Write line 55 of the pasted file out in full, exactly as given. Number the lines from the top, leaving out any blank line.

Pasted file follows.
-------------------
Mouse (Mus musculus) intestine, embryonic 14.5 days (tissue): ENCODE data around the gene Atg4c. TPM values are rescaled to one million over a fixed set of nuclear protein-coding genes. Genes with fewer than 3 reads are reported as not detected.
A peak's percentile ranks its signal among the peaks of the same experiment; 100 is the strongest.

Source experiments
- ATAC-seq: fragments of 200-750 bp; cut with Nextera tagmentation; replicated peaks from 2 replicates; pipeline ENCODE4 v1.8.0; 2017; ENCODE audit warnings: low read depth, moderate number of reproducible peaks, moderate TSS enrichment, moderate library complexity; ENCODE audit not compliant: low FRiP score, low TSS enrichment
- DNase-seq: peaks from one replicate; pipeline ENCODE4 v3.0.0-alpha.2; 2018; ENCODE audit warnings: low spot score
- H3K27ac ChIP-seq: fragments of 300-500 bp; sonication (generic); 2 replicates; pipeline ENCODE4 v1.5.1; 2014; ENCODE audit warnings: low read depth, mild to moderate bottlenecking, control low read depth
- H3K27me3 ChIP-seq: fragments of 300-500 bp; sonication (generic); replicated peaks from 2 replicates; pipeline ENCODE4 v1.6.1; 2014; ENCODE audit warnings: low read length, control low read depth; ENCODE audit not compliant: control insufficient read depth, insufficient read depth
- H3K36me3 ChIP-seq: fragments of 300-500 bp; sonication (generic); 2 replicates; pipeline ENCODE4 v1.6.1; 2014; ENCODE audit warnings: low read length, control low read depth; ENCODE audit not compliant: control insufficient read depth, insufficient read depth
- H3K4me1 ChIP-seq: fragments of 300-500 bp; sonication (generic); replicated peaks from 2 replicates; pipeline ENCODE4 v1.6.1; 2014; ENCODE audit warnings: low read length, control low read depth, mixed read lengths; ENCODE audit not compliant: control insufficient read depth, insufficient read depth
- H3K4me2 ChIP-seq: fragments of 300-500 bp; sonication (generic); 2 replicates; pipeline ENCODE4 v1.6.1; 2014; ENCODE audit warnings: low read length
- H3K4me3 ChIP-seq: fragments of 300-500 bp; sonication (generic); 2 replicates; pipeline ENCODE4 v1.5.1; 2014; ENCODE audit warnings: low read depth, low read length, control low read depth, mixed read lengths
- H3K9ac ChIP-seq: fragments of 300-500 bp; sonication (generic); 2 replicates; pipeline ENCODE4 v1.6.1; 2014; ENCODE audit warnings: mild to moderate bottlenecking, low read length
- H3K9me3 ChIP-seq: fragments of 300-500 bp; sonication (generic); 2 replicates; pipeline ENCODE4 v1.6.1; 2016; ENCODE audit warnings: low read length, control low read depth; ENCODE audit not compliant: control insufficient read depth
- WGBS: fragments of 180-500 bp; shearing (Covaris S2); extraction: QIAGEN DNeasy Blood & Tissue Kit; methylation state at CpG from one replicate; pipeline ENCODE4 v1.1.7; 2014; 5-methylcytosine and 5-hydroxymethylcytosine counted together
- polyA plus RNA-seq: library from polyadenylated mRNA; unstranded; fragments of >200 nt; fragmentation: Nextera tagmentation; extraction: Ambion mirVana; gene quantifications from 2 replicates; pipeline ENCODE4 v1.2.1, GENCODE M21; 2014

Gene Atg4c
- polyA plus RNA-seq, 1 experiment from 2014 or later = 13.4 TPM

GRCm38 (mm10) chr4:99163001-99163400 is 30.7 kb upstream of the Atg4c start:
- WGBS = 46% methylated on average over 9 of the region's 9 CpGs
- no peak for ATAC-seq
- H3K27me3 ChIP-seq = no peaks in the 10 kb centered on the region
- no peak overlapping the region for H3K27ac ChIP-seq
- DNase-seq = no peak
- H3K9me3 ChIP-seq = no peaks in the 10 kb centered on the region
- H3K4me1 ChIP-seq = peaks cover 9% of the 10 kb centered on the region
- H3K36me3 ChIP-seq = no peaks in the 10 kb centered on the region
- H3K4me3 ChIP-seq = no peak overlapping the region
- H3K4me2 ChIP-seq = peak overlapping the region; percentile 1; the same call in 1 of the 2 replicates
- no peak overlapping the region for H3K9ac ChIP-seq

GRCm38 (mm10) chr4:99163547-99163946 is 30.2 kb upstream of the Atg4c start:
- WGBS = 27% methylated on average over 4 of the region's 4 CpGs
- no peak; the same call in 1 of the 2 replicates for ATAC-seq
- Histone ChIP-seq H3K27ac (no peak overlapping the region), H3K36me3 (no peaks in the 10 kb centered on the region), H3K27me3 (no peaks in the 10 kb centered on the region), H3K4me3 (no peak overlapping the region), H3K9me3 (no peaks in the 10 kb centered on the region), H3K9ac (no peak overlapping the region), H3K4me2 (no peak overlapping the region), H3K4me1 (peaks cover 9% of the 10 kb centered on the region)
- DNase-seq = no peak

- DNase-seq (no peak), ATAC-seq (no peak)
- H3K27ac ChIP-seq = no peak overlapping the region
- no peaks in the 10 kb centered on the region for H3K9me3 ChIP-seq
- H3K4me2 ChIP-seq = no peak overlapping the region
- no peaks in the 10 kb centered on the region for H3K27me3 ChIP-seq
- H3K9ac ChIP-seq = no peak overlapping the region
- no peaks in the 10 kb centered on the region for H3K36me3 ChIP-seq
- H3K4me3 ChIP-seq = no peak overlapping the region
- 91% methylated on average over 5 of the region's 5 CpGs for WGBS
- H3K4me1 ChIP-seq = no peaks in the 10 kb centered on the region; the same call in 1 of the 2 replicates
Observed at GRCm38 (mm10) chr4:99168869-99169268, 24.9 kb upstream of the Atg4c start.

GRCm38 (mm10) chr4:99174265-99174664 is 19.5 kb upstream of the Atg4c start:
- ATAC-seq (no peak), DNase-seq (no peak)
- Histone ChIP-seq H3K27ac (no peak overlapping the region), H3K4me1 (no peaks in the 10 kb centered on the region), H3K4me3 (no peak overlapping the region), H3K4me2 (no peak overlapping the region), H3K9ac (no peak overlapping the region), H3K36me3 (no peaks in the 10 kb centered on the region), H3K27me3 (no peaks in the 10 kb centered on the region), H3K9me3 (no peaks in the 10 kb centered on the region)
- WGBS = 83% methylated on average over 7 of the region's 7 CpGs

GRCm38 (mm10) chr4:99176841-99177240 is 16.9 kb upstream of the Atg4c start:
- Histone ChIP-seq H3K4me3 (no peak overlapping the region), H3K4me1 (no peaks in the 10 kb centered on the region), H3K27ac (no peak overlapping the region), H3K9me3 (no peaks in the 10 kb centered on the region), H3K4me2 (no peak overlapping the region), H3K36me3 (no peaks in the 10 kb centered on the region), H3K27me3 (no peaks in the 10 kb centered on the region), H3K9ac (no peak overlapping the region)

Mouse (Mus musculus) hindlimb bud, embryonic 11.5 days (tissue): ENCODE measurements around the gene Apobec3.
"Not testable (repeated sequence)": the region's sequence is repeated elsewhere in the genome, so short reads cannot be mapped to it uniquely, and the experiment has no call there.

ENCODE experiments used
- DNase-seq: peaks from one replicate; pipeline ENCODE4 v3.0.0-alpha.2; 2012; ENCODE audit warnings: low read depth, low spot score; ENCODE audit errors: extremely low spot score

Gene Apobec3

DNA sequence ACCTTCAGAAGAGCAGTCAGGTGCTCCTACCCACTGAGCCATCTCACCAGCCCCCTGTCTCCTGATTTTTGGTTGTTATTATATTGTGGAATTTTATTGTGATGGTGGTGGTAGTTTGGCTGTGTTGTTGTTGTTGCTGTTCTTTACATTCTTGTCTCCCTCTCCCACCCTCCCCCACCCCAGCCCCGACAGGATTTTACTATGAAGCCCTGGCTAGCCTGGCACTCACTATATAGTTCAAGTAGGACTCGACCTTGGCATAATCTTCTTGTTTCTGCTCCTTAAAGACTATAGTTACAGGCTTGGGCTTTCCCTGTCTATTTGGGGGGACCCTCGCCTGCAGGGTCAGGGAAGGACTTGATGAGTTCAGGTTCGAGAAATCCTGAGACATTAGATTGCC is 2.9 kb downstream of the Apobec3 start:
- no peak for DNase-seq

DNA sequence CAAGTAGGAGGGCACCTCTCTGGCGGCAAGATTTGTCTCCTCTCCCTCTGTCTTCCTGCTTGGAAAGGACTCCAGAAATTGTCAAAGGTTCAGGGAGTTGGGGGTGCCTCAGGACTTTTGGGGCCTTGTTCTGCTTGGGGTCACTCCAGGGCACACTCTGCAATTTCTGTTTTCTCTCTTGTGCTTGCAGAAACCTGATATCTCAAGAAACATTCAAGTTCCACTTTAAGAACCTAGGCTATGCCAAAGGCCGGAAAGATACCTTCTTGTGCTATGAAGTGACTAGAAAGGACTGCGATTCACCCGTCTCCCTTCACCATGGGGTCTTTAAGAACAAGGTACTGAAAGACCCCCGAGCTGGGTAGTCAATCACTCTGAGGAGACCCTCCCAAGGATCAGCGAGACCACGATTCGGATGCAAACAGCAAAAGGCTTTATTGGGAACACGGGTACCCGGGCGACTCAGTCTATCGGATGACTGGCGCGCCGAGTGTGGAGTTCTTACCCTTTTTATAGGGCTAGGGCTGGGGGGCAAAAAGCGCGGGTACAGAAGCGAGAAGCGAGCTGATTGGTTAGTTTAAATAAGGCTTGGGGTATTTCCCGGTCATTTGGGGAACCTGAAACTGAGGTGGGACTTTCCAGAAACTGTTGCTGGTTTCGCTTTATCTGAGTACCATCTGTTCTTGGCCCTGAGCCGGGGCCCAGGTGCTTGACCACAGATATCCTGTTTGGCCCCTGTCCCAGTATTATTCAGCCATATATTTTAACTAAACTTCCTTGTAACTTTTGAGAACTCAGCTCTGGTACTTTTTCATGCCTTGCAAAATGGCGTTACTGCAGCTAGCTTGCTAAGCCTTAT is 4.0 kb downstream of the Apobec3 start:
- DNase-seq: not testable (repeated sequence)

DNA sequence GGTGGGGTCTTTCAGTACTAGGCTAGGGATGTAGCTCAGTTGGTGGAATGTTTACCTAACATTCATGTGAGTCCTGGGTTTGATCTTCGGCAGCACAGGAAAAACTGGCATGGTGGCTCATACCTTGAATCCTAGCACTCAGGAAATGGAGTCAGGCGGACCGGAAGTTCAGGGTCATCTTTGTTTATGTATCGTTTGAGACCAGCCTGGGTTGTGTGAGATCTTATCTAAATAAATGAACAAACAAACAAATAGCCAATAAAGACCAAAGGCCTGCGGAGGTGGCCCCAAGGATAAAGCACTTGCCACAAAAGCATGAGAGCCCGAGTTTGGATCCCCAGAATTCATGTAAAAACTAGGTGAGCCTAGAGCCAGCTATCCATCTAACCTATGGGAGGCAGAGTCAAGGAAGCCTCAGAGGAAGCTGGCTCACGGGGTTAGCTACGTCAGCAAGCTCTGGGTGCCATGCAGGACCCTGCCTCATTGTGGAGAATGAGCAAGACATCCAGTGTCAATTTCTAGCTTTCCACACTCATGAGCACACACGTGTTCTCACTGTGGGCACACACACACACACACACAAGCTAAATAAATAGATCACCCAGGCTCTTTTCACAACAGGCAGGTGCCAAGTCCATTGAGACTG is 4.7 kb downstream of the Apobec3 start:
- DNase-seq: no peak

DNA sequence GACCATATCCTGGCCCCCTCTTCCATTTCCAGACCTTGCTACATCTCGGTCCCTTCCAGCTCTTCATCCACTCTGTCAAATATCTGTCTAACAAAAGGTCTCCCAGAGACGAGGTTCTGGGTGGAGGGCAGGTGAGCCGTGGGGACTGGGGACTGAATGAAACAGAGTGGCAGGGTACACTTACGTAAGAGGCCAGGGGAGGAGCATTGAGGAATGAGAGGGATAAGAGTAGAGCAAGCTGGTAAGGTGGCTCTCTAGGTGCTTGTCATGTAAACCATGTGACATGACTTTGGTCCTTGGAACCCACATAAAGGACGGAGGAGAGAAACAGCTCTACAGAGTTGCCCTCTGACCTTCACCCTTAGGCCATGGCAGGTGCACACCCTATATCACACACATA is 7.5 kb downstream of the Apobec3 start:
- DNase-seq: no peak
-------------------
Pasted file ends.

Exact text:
- DNase-seq: peaks from one replicate; pipeline ENCODE4 v3.0.0-alpha.2; 2012; ENCODE audit warnings: low read depth, low spot score; ENCODE audit errors: extremely low spot score